Sometimes an aid station is just that, a table with some liquid on it, with a couple of hardy volunteers handing out said liquid and offering encouragement. Some aid stations are much grander affairs. These aid stations become almost as famous as the course itself, like Mt Luxmore in the Kepler, the rolling buffet that are the Tarawera 100 km aid stations or the literal Shangri-La of Kroger’s Canteen at Hard Rock. Don’t even get me started about the bedrunkening Marathon Du Medoc, with it’s 23 aid stations dispensing wine, steak, ice cream and oysters (Think you are tough completing a beer mile, homey? The French do it right).
Have A Plan
Some people rely on aid stations exclusively, some people use them as a filling stations for bottles and meeting their crew and some people blow right through, especially if it is a shorter race. I fall into the middle category, I will only expect an aid station to have water. If it’s got water, I’m sweet. I will take everything else I need with me. That way, I’m in and out in no time, which suits me. And I’m not disappointed. I also would contend that 99% of everything on most Aid Stations is not really going to help. Honestly (the helpful 1% being made up of water melon, citrus and salted macadamia nuts). Sure this relatively Spartan approach is not everyone’s cup of tea, but It’s my plan, and I stick to it. And I suggest you have a plan too, which hopefully includes knowing what nutrition works for you and what does not. An ounce of prior planning may save a lot of hassle on race day. Of note, many races are going cupless these days. Sooo, get a reusable cup. Drinking electrolytes out of your hands is a hassle.
Know Where The Aid Stations Are
Have at least a cursory idea of where the aid stations are. Use them as waypoints for exertion, fluid and nutrition management. This is especially important if your race goes south, or if it is a long event and you know you will fatigue. Knowing that you’ve got X amount of kilometres to go before you see people, can recharge, refuel, and keep grinding is a useful psychological tool.
Be An Ambassador For Your Sport
Sure, some aid stations are stacked to the gunnels with other runners who are volunteering, friends, and people who you know, you know? Other times, most times, it’s volunteers from the Thinking Fellers Local 351 who are spending a morning earning some cash for their community organisation. This may be their first ever experience with trail runners. Be adult, flexible, mature and cool. Smile, even if you don’t feel like it, thank them for being out there, and if they’ve run out of purple gummy worms and only have orange, well, that’s what it is. Deal with it, senor. If your race strategy and psychological wellbeing for a challenging trail race hinges on the right colour of confectionary then I dare say you’re in the wrong place.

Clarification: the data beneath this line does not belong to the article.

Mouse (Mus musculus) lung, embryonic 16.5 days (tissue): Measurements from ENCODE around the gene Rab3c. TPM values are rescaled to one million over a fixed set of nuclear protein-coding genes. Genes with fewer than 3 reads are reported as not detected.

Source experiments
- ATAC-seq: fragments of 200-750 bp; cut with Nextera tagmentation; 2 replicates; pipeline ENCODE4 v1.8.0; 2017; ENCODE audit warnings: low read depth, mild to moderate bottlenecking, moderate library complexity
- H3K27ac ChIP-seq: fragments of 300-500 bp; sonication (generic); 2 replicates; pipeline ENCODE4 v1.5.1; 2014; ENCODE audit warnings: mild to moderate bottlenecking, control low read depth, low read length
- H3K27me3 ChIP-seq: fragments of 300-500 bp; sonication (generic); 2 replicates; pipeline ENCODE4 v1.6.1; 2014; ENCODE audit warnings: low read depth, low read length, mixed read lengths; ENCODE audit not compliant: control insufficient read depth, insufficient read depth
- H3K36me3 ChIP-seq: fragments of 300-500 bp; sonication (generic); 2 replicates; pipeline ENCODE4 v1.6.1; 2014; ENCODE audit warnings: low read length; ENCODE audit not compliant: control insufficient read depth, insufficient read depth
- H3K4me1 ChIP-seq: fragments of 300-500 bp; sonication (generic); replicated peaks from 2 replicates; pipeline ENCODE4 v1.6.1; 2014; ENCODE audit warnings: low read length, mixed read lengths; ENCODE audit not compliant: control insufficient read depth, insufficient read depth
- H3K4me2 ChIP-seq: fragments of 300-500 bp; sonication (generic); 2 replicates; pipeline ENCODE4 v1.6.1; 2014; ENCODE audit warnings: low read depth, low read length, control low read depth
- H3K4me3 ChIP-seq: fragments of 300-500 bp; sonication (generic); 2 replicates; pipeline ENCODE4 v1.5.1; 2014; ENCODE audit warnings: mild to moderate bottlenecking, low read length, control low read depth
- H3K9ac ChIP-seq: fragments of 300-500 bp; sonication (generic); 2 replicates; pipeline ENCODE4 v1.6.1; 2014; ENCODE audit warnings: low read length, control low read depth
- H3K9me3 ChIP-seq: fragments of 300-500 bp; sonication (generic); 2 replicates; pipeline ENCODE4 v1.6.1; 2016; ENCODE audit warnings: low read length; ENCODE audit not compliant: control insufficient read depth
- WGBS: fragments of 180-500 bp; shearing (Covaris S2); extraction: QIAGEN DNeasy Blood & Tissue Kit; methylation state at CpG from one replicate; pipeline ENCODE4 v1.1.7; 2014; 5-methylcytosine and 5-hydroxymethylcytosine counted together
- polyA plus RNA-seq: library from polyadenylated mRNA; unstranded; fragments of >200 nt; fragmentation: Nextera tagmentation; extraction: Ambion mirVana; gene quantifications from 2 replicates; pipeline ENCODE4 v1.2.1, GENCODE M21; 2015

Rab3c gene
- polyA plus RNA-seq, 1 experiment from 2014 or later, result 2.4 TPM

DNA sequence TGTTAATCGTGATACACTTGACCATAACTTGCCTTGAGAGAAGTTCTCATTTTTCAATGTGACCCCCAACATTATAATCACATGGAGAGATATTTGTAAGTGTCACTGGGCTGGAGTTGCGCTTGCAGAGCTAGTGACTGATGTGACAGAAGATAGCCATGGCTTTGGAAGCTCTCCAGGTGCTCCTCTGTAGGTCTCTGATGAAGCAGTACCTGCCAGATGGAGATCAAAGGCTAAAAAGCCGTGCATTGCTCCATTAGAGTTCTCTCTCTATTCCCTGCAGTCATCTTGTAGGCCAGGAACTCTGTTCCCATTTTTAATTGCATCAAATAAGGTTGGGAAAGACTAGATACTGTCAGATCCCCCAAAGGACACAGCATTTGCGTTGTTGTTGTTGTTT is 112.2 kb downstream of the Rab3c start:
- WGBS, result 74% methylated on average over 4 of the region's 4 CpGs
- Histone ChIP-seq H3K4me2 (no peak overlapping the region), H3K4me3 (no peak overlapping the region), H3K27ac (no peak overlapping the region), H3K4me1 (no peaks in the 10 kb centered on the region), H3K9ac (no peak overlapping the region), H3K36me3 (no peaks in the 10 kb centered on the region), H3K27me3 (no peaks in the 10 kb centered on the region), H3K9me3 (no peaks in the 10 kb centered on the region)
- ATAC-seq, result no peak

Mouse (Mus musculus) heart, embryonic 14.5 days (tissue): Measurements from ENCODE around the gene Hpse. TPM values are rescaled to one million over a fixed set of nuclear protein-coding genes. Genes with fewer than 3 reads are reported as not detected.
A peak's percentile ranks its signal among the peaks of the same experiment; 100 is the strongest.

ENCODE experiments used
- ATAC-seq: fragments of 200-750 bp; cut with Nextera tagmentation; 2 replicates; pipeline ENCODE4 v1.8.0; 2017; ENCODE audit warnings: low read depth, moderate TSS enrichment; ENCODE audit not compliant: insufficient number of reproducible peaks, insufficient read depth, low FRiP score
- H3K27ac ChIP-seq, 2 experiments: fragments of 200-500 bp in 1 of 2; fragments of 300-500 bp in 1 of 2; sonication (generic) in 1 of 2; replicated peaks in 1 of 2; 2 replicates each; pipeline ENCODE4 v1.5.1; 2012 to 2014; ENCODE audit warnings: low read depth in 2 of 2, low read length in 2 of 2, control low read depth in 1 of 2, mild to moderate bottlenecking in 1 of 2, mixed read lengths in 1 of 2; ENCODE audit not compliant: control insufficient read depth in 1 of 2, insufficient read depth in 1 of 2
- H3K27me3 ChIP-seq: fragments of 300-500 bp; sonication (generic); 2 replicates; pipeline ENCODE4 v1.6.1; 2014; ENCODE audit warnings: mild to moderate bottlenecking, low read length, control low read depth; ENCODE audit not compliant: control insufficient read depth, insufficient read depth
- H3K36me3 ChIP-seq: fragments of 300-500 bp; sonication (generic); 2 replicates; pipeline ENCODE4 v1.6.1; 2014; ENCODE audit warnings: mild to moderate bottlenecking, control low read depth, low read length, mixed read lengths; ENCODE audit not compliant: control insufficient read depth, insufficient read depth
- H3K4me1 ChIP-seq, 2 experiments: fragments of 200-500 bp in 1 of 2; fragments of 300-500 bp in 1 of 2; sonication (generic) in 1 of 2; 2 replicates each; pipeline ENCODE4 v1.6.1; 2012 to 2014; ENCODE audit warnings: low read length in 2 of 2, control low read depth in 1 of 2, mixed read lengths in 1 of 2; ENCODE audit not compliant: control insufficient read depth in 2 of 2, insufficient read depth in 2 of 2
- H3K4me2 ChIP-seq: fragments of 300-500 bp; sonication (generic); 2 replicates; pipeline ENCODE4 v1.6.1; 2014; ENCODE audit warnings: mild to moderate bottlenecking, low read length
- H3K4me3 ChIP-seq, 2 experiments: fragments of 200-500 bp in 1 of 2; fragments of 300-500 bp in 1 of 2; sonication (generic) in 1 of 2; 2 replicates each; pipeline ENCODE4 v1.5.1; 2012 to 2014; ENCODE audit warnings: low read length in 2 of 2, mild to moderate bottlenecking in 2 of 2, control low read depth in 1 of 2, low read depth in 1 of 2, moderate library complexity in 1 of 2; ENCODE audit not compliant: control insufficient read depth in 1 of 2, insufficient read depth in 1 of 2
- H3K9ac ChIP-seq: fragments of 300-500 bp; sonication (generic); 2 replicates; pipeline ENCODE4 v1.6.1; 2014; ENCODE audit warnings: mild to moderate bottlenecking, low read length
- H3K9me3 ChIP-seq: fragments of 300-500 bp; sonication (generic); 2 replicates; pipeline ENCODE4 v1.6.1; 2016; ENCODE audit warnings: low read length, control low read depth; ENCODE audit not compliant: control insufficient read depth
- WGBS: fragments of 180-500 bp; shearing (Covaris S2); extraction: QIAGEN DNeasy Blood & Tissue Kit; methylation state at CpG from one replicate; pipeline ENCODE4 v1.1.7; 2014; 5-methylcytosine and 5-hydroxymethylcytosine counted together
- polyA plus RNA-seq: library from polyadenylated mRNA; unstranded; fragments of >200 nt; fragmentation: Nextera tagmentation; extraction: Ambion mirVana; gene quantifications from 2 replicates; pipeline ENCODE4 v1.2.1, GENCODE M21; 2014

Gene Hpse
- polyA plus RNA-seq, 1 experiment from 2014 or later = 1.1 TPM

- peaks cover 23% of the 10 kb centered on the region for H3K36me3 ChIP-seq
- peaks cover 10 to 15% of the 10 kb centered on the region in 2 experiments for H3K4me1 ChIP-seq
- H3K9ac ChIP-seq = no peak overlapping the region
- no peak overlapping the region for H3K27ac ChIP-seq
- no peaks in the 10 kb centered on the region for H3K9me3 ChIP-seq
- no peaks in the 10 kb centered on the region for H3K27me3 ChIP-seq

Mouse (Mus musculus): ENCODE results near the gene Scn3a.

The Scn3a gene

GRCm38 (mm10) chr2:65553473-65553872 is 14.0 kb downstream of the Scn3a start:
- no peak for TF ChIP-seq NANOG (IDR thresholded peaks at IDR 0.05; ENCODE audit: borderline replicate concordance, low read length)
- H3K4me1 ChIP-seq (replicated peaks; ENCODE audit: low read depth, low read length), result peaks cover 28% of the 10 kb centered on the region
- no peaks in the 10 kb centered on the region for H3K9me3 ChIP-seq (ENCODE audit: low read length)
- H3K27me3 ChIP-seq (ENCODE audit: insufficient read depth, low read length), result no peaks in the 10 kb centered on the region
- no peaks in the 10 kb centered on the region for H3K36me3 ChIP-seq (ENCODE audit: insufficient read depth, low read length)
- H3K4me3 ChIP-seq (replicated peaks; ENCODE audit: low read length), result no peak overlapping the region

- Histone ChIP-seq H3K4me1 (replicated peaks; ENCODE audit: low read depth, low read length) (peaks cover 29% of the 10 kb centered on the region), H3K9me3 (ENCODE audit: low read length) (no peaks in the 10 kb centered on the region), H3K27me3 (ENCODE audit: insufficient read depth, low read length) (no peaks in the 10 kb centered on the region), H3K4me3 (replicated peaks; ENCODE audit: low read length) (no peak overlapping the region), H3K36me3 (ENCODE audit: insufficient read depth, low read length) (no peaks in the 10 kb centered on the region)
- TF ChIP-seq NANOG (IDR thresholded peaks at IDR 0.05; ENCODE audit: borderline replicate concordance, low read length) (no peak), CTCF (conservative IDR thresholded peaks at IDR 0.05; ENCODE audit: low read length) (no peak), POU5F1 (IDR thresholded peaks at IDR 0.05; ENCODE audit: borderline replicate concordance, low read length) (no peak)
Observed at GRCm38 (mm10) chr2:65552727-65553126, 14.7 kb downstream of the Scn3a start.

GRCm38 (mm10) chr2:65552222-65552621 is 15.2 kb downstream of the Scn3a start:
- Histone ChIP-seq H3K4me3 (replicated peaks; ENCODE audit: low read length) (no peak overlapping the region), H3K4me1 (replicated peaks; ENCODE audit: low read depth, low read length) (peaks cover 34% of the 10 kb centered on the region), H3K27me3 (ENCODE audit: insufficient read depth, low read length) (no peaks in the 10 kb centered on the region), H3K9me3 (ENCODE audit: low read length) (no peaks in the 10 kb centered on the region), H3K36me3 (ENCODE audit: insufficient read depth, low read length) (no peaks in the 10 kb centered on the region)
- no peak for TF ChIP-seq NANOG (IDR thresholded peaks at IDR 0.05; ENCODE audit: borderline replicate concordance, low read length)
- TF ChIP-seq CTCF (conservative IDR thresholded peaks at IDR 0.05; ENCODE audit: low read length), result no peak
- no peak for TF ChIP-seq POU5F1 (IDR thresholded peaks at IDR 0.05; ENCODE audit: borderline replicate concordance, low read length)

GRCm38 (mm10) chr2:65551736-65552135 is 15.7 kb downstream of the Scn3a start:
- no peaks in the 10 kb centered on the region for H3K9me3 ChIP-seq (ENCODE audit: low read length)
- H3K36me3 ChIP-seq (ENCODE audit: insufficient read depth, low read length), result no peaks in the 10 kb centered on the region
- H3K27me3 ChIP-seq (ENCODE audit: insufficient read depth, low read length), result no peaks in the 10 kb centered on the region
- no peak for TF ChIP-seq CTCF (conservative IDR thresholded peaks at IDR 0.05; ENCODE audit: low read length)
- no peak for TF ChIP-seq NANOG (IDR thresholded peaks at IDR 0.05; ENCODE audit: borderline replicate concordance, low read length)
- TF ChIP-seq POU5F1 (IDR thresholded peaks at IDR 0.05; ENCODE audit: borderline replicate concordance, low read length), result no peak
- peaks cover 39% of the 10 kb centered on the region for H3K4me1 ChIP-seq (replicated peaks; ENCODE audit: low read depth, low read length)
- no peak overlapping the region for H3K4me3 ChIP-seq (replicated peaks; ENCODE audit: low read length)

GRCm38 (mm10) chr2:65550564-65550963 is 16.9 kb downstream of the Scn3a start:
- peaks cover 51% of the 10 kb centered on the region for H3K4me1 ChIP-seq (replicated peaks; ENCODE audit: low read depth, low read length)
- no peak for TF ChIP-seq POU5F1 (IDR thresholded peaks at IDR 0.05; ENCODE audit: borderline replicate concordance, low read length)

Thank the Volunteers
I can’t say this enough. These people are giving up their time to serve you. Sometimes in wonderful sunshine and stunning locales, other times in a dreary pocket of bush in the mud and pouring rain. For hours. On their day off. The NZFTMCSA (New Zealand Forest Themed Middle Class Sports Association) guidelines clearly state, “Courtesy is paramount in all interactions with those that volunteer to aid us in our forest themed athletic pursuits”. From a strategic perspective, you are more likely to get your needs met faster and more efficiently if you have a sunny courteous countenance. So be cool.
Soak It All Up
I would go so far as to say that the main thing that a great aid station provides is psychological validation. So open yourself up to the experience. Someone is clapping? Clap back. Smile. Rejoice in the pain and collective glory of your fellow runners. Take stock of where you are and use this to influence your plan to the next aid station. The memory of a kind word can sustain one and provide valuable comfort when the going gets tough.
THOU SHALT NOT
Come In A Hot Mess
There is usually always a “200m to go” sign before an aid station. Use it to unscrew your bottle caps, maybe loosen your bag to access a bladder and generally prep yourself for what you need. Wait in line if there is a queue and if you need to unpack your bag, move off to the side and do so quickly. No one likes a disorganised, emotionally dysregulated aid station explosion. Of course, if you are a hot mess because of some imbalance or high level of fatigue you may need to see a volunteer to help you out. Usually, on bigger races an aid station captain or medic is there for this purpose. Seek them out.
Rely on Telepathy
Communicate your needs to the aid station crew as clearly, concisely, and as POLITELY as possible. They do not know or care about your race strategy. Simple statements such as “Water, please” (sounds bonkers I know, but you’d be surprised) can go a long way to getting you in an out with no fuss.
Everyone does it differently, some aid stations may fill your bladder, or bottles, some may have been told not to. Ask politely, it avoids disappointment and saves time.
Honestly darling, it’s such an energy suck. It’s ugly, bums out your fellow competitors, upsetting to the volunteers, bad karma, more likely to get your bottle spat in and cop a serve from fellow racers. Don’t do it.
ABOVE ALL ELSE
Take responsibility for your own actions and the way you are feeling. Short of someone accidentally dumping a hot vat of soup on you (I’m thinking UTMB) nothing that goes on in the boundaries of an aid station means you get to act like a petulant child. Sometimes stuff doesn’t go right, sometimes aid stations run out of stuff. That is not the volunteers issue. Adapt. Your emotional response is all on you, champ.